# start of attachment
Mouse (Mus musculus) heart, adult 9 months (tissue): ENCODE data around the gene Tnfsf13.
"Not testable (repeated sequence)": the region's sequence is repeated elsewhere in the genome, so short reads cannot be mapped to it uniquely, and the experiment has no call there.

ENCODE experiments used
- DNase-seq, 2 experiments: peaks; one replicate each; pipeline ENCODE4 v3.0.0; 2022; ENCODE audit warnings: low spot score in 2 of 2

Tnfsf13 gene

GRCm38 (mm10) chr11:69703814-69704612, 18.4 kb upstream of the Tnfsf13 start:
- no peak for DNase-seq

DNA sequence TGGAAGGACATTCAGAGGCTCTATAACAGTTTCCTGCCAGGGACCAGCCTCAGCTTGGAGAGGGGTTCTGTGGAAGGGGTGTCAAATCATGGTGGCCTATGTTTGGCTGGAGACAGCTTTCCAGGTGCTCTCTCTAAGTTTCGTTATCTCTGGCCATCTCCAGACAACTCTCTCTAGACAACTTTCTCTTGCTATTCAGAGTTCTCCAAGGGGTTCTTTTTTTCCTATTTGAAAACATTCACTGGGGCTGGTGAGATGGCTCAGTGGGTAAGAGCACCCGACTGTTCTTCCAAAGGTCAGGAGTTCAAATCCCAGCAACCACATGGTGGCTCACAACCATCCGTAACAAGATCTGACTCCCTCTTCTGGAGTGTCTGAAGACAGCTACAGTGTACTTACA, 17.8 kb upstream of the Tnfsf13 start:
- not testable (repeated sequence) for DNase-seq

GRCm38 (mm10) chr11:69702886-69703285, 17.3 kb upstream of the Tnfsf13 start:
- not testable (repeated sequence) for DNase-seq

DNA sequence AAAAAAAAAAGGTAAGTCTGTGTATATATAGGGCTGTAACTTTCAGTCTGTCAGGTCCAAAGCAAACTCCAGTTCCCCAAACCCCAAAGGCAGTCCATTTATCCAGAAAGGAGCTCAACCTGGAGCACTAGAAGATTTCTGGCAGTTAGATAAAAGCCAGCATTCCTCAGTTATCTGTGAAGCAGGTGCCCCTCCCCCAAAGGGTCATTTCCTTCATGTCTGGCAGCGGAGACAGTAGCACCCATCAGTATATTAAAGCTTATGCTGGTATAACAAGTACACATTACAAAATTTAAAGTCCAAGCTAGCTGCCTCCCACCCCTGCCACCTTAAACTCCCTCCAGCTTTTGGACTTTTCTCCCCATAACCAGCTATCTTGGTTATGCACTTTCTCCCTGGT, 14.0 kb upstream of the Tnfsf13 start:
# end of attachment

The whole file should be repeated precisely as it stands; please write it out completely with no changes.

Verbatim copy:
Mouse (Mus musculus) heart, adult 9 months (tissue): ENCODE data around the gene Tnfsf13.
"Not testable (repeated sequence)": the region's sequence is repeated elsewhere in the genome, so short reads cannot be mapped to it uniquely, and the experiment has no call there.

ENCODE experiments used
- DNase-seq, 2 experiments: peaks; one replicate each; pipeline ENCODE4 v3.0.0; 2022; ENCODE audit warnings: low spot score in 2 of 2

Tnfsf13 gene

GRCm38 (mm10) chr11:69703814-69704612, 18.4 kb upstream of the Tnfsf13 start:
- no peak for DNase-seq

DNA sequence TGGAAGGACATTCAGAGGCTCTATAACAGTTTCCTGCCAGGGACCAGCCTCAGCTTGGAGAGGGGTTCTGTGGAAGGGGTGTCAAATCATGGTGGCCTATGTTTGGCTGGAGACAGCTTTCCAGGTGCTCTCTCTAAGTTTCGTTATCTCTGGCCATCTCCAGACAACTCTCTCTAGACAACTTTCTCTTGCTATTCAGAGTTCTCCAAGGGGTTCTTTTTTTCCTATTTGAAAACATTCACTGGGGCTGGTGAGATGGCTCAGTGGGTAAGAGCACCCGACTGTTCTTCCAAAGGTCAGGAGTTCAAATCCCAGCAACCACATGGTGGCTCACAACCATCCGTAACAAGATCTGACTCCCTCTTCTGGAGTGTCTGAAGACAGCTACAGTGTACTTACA, 17.8 kb upstream of the Tnfsf13 start:
- not testable (repeated sequence) for DNase-seq

GRCm38 (mm10) chr11:69702886-69703285, 17.3 kb upstream of the Tnfsf13 start:
- not testable (repeated sequence) for DNase-seq

DNA sequence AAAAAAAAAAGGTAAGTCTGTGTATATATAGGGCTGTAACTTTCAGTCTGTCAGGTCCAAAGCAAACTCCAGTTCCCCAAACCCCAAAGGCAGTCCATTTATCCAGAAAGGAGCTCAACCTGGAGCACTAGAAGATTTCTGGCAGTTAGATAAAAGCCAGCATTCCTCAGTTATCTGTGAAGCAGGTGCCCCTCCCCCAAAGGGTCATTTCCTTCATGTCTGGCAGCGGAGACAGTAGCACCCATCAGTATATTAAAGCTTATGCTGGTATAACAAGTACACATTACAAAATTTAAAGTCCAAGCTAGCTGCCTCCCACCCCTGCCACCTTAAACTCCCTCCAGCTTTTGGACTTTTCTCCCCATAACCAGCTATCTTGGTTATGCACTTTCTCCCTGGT, 14.0 kb upstream of the Tnfsf13 start: